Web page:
Track These Down – The Pastels and The Unintended

March 27, 2017 in features

pastelsThe Pastels – Up For A Bit With The Pastels

Last week marked 30 years since the debut album by these Scottish indie darlings hit the shelves. Up For A Bit With The Pastels is a honed pop parade of melody and style. Lead by Stephen Pastel (McRobbie) to the top of the 1980’s UK music scene, their first offering smashes the new blooming neo-psychedelia down to 10 tracks. It straddles the line between budget pop and studio slop, denouncing any tags or trendy scenes, delivering songs that bury their hooks deep in you.

Formed in Glasgow in 1981, the early incarnations of the ever shape-shifting Pastels recorded a plethora of singles for some of the times biggest independent labels such as Rough Trade, Whaam and Creation. Settling down, ever so briefly at Glass Records to release their debut opus.

“Ride On” crashes out of the gate with a textbook 80’s reverb soaked drum kit, a dirge, culminating in a sing-a-long, soaring chorus. Stand out single “Crawl Babies” strikes a perfect balance of budget lo-fi and the golden age of big studio pop. “Truck, Train, Tractor” kicks up the tempo, “oohs” and “aahs” abound to shroud the sometimes off key but poignant melody. “Baby Honey” is a dripping psychedelic cloak on the shoulders of McRobbie, as they begin to reign in the influence of the Velvet Underground. The album closes with the shimmering “If I Could Tell You” with hints of orchestral flare, keyboards and noodling jangled guitars.

Fire Records did a 180-gram re-issue in the early 2000’s, fingers crossed that as more of their LP’s hit the 30 year mark a proper re-issue campaign will be put into effect.

unintednedThe Unintended – S/T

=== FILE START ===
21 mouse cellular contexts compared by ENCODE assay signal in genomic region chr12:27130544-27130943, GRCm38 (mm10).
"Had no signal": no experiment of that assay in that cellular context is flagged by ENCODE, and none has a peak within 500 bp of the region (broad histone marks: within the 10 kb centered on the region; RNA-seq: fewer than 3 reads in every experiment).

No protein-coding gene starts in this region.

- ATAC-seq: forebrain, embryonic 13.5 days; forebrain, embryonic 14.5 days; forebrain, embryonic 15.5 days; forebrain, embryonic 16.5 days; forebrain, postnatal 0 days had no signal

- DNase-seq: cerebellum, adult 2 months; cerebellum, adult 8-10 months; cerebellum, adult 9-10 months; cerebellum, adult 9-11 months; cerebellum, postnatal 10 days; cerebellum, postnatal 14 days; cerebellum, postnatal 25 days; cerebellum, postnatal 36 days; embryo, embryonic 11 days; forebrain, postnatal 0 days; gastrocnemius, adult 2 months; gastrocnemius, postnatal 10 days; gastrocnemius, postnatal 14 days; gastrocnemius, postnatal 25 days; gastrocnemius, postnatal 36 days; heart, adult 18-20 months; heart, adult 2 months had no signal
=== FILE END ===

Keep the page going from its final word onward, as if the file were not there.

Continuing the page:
In my humble opinion this is one of the most over looked Canadian albums of all time. In that same breath I never understood why Rick White, leader of the much heralded Eric’s Trip, never got very much accolades for his Elevator To Hell and solo albums either. A well-kept secret, a psychedelic rock genius capable of pumping out such fine sonic tapestry. Here he teams up with possibly the hardest working band around The Sadies, who’s de-facto leader Dallas Good was an Elevator member mid to later in their story, and also main song-writing counterpart in this endeavor. Toss in the mix Greg Keelor of Blue Rodeo fame and you have a star studded cast of some of the best musicians to call Toronto home.

Country guitar picking is bent and warped, organ blares on top of White’s hushed and coy vocal. Arranged in a way and ordered throughout the album as such to ensure you won’t be able to take the headphones off until the trip is over. Album opener “The Collapse” slips and slides through delay soaked guitars. “The Light” turns down a similar corridor, shuffled drums accenting the atmospheric vibe lead by acoustic noodling. “Angel” again showcases the band’s immeasurable dexterity and control. “No Curse Of Time” sparkles with White’s wordplay, highlighted by the band’s ability to paint the background the proper shade. “Beautiful Things” closes the album with more pondering, and would sit perfectly at home on any Syd Barrett album.

The Unintended wasn’t around for too long, releasing a split with the Constantines and this sole full length LP. Never even pressed to wax, this album is mandatory listening. Trusting the guy pictured below wearing an Eric’s Trip shirt might seem a bit hand in glove, but after re-visiting this album I’m taking it upon myself to urge everyone to fully acquaint themselves with such masterstroke.

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By Kevin Bell

Kevin Bell is a Hamilton based musician, writer and record enthusiast.

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